Going back to the original point....

The UCI's own doctor Mario Zorzoli published a paper in 2010 which showed that the incidence of extreme blood profiles declined markedly after 2008. A little while after, Asho published a paper showing that microdosing doesn't get flagged by the ABP and you can even get an increase in total Hbmass of around 10% (nb: after 12 weeks). Seems like a lot, but in reality its only marginally higher than what can be achieved via LHTL, because the studies show you can increase total Hbmass by 5% in as little as a month. Neither are anywhere near what could be achieved via transfusions or large doses of EPO though. And around the same time Olaf Schumacher publishes a paper which shows that autologous transfusions DO get flagged by the ABP.

http://www.ncbi.nlm.nih.gov/pubmed/21382045

Meanwhile, the entire peloton is going minutes slower up every major climb.

So what does that tell us? Well it tells me that microdosing just ain't as good as a transfusion or large dose of EPO at enhancing performance. It also tells me that the gap between dope fiend and talented clean athlete has narrowed. And yet again, I will remind you that these are the opinions of anti-doping researchers Olaf Schumacher and Rob Parisotto, former UCI anti-doping chief Anne Gripper and the late Aldo Sassi. My guess is that Asho also believes it also otherwise he wouldn't have devoted the last 10yrs of his life to the cause.

I think these people are better informed than your sorry ****.
 
Jul 19, 2009
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I Watch Cycling In July said:
Where you appear to be flailing frantically and failing miserably is the interpretation of those data. But of course that may be a simple communication difficulty, due to your message being lost among all the insults which make up the majority of your posts.

What those data show is that only an excellent altitude responder, after an appropriate block of LHTL, can hope to get similar Hbmass increases to that which can be achieved by micro dosing "under the radar". The gap between the clean, talented altitude responder and the sophisticated doper has decreased. But the number of people who can achieve that improvement clean is still much smaller than the number who can achieve it by charging.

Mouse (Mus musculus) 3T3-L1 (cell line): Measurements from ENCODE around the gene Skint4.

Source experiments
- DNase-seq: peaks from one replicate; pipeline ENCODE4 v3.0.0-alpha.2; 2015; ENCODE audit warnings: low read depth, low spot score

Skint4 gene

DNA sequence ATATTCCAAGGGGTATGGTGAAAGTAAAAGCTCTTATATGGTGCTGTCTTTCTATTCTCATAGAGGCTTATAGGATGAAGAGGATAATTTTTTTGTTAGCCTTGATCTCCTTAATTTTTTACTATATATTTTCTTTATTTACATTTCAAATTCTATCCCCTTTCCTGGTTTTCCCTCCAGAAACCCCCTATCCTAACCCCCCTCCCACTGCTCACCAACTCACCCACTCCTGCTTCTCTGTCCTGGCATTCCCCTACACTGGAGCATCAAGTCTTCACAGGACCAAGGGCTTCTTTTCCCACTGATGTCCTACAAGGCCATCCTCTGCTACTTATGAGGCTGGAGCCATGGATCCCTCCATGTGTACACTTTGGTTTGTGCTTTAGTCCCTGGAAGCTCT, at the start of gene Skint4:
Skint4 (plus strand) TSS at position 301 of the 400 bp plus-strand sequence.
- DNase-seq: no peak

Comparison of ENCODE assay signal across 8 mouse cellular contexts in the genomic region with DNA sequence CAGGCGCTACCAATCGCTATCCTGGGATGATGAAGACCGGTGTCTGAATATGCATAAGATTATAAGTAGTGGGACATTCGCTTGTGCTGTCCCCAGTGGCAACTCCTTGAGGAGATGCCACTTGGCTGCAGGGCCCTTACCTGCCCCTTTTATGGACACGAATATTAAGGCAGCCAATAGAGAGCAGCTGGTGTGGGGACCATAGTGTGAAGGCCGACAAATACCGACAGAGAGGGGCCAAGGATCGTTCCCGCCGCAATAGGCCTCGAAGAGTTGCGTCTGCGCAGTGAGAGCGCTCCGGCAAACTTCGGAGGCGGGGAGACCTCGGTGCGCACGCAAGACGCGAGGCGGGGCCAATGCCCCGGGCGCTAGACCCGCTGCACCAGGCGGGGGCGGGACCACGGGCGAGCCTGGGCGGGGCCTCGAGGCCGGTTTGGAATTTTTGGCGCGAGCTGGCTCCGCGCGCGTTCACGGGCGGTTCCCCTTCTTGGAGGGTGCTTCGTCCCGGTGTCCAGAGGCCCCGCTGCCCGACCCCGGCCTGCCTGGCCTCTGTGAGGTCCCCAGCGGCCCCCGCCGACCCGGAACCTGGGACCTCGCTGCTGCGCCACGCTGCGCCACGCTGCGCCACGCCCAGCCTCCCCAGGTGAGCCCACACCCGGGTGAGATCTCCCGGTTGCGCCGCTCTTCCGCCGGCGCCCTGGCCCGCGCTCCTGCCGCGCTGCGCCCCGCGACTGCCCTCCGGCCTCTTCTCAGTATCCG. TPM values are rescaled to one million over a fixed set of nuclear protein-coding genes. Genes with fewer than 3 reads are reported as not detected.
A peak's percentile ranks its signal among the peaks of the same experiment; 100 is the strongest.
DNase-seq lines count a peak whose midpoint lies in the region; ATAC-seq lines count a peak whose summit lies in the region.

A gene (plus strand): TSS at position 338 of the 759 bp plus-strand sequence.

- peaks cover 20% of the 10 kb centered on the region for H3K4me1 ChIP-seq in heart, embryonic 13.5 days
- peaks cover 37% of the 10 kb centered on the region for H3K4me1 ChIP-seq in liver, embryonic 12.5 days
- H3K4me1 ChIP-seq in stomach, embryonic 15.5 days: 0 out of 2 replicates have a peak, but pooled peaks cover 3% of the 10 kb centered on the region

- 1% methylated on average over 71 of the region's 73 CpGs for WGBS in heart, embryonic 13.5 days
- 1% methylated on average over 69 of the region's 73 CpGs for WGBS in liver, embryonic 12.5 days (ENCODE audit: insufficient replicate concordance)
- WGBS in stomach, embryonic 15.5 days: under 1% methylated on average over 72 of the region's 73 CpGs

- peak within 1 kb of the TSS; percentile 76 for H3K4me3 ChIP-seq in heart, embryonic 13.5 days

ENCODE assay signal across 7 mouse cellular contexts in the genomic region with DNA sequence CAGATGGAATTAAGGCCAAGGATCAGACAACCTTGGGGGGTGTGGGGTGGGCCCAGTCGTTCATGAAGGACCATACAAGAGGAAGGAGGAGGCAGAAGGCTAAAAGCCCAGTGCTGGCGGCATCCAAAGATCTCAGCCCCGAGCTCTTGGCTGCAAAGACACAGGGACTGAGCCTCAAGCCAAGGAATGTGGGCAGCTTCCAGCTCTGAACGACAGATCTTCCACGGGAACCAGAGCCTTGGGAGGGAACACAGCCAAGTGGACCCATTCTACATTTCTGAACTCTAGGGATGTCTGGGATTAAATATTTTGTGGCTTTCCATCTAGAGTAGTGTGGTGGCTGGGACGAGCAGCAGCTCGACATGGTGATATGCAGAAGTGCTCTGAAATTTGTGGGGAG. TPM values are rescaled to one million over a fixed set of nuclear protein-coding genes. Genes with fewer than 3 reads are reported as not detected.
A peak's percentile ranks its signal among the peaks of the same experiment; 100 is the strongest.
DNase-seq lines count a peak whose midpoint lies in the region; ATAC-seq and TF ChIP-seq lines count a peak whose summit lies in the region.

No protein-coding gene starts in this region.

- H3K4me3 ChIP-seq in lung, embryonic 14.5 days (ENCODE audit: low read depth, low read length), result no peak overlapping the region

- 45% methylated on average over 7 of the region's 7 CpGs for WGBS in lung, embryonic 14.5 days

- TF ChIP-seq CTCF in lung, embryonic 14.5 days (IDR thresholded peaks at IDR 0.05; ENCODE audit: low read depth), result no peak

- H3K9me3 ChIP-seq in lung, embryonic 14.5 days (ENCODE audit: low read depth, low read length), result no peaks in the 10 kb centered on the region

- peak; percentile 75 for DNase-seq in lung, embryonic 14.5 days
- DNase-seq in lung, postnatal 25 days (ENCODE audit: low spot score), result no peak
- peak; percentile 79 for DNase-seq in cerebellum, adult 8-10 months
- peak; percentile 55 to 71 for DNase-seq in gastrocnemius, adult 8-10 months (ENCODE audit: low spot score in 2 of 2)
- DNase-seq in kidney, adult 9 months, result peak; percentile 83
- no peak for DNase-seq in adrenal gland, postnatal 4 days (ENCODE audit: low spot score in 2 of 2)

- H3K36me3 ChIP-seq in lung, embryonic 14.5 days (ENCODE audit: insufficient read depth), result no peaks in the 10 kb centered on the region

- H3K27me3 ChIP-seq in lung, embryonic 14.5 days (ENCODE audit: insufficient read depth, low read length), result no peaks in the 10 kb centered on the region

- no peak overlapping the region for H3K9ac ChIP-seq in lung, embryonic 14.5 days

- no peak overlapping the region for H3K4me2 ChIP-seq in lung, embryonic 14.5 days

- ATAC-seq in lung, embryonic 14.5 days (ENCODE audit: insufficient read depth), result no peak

So, when a whole lot of people are performing at the level of pre EPO champions, what is the most reasonable conclusion?

HTH
I have always maintained that Wiggins and co could be doping. In fact I've always maintained that anyone could be doping. I'm happy to admit that Sky could be doping. However, times have changed and I can accept the fact that there are multiple lines of evidence which indicate their performances this year can be explained by non-doping mechanisms. That was not so during Armstrong's era which is why times have changed. It is the crackpot loonies in here who are the ones frothing at mouth like rabid dogs at the slightest suggestion this could possibly be true.

I'm over trying to play nice and subsequently getting trolled by internet nasties, so I'll give as good as I get thanks.
 
Sep 25, 2009
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Krebs cycle said:
i hate to interject, but that study seems to reflect on the outdated transfusion techniques...quoting:

...multiple transfusions of 1-2 units
...

sophisticated dopers stopped doing this at least since 2008. instead, just like microdosing epo more frequently , they moved on to 1/2 and 1/3 units more frequently.

when you show me a study catching THAT, I will take it more seriously.
 
python said:
i hate to interject, but that study seems to reflect on the outdated transfusion techniques...quoting:

...multiple transfusions of 1-2 units
...

sophisticated dopers stopped doing this at least since 2008. instead, just like microdosing epo more frequently , they moved on to 1/2 and 1/3 units more frequently.

when you show me a study catching THAT, I will take it more seriously.
Has the logistics issue Tyler touches upon in his book been sorted for those advanced dopers? Motomen again? I seem to remember Tyler telling about a single Fuentes transfusion after stage 5 in the Giro only.
 
Sep 25, 2009
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Cloxxki said:
Has the logistics issue Tyler touches upon in his book been sorted for those advanced dopers? Motomen again? I seem to remember Tyler telling about a single Fuentes transfusion after stage 5 in the Giro only.
of course, the logistics issue is a huge impediment for a more frequent transfusion schedule. but don't forget, tyler described a pre-bloodpassport transfusion technique that always involved a full unit and was required to beat only one rule - a 50% haematocrit limit. a decade old method.